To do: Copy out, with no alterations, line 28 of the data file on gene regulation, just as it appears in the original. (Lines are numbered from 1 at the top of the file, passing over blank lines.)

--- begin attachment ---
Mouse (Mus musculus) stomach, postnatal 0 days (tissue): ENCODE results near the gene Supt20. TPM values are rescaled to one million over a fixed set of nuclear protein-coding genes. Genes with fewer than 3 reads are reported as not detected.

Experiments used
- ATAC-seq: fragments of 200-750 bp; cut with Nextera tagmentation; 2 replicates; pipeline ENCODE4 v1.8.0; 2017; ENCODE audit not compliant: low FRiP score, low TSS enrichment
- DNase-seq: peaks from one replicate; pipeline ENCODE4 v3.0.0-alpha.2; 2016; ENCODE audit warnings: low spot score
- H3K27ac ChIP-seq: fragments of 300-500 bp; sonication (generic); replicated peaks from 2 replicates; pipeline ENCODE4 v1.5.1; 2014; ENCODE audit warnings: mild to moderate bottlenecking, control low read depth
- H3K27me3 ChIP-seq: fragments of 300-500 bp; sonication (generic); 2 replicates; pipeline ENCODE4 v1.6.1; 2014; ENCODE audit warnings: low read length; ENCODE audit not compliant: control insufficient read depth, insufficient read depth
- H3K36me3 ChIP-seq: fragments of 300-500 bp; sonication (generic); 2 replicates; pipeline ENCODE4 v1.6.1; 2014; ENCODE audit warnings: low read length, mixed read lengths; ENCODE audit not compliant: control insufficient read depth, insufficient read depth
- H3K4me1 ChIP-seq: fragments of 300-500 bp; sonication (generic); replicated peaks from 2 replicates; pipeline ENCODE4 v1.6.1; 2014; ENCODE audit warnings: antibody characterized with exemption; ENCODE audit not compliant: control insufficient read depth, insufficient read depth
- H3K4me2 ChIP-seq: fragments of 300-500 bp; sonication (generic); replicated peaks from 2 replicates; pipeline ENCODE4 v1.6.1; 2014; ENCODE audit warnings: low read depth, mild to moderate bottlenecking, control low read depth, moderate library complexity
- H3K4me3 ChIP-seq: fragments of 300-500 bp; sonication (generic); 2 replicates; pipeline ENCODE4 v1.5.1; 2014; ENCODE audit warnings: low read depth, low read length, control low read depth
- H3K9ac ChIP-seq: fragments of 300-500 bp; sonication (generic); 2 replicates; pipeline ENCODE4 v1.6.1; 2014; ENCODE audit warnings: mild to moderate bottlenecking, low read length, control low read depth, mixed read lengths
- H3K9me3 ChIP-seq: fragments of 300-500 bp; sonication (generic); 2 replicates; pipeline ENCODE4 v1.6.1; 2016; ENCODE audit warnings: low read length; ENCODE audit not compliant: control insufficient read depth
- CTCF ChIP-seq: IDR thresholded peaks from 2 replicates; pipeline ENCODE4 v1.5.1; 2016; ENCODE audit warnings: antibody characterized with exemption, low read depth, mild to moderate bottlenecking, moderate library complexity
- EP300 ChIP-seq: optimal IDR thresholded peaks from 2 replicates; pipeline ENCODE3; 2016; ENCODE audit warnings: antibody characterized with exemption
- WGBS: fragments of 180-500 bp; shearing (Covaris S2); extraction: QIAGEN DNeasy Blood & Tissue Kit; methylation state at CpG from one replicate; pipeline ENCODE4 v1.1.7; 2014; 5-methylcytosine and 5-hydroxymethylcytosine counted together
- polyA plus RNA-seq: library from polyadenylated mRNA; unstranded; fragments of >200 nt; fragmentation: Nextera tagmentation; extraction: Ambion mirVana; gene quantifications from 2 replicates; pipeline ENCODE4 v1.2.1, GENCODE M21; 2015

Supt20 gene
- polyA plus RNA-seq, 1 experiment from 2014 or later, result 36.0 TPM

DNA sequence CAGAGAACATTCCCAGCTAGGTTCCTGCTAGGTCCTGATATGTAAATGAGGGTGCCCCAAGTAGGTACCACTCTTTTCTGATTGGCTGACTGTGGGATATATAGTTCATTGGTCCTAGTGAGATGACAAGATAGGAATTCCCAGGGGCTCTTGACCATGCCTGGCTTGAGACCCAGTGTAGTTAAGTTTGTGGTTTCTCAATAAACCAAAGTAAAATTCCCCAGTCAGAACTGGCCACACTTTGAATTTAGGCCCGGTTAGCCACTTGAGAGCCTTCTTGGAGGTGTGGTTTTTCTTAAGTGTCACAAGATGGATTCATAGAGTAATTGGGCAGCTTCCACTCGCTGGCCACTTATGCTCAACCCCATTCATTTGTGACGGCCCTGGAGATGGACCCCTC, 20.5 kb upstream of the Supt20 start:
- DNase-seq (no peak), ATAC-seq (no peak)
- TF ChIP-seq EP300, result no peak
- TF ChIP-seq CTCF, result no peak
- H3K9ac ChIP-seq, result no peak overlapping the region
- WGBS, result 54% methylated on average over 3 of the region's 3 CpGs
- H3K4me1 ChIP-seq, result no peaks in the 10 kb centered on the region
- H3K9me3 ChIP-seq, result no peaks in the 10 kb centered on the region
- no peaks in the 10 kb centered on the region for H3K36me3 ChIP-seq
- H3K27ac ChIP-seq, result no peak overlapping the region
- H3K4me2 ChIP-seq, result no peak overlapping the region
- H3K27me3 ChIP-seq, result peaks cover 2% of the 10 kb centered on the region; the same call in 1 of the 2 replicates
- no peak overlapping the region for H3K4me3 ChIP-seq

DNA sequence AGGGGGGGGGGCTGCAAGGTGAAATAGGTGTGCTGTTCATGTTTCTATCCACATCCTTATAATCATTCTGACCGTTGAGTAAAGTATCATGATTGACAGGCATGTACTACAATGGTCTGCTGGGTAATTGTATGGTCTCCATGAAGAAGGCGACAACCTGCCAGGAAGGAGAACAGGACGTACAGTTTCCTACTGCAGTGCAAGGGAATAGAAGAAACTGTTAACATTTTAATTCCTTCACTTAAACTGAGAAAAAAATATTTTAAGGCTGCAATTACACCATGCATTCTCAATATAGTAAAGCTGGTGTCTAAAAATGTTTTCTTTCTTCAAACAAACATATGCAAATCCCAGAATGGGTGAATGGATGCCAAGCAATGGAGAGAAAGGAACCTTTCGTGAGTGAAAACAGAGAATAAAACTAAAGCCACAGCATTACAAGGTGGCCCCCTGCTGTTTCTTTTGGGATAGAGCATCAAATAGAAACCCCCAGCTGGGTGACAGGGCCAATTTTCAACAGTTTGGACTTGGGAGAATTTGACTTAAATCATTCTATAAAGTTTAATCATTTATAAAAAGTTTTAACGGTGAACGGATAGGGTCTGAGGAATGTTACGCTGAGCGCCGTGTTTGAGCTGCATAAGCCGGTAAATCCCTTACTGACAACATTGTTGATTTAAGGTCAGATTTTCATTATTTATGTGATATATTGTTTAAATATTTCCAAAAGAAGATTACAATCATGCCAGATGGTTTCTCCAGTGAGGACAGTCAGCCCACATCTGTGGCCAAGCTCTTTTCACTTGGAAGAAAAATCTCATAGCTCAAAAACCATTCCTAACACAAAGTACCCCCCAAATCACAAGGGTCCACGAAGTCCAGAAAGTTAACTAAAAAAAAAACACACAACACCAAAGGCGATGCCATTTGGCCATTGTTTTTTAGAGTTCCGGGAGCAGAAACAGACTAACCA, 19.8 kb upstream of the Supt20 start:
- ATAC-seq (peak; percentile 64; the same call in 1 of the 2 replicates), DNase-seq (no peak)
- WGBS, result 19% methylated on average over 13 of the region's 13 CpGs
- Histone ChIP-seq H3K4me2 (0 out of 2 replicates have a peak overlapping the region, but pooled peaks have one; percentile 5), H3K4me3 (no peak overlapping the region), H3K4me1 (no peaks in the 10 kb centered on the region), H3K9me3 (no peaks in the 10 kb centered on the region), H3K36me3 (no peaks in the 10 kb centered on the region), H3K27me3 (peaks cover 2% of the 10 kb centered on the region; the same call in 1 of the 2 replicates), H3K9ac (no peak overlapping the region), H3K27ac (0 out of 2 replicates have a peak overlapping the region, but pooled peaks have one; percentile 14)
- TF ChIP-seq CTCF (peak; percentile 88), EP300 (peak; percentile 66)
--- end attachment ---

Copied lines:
- H3K27ac ChIP-seq, result no peak overlapping the region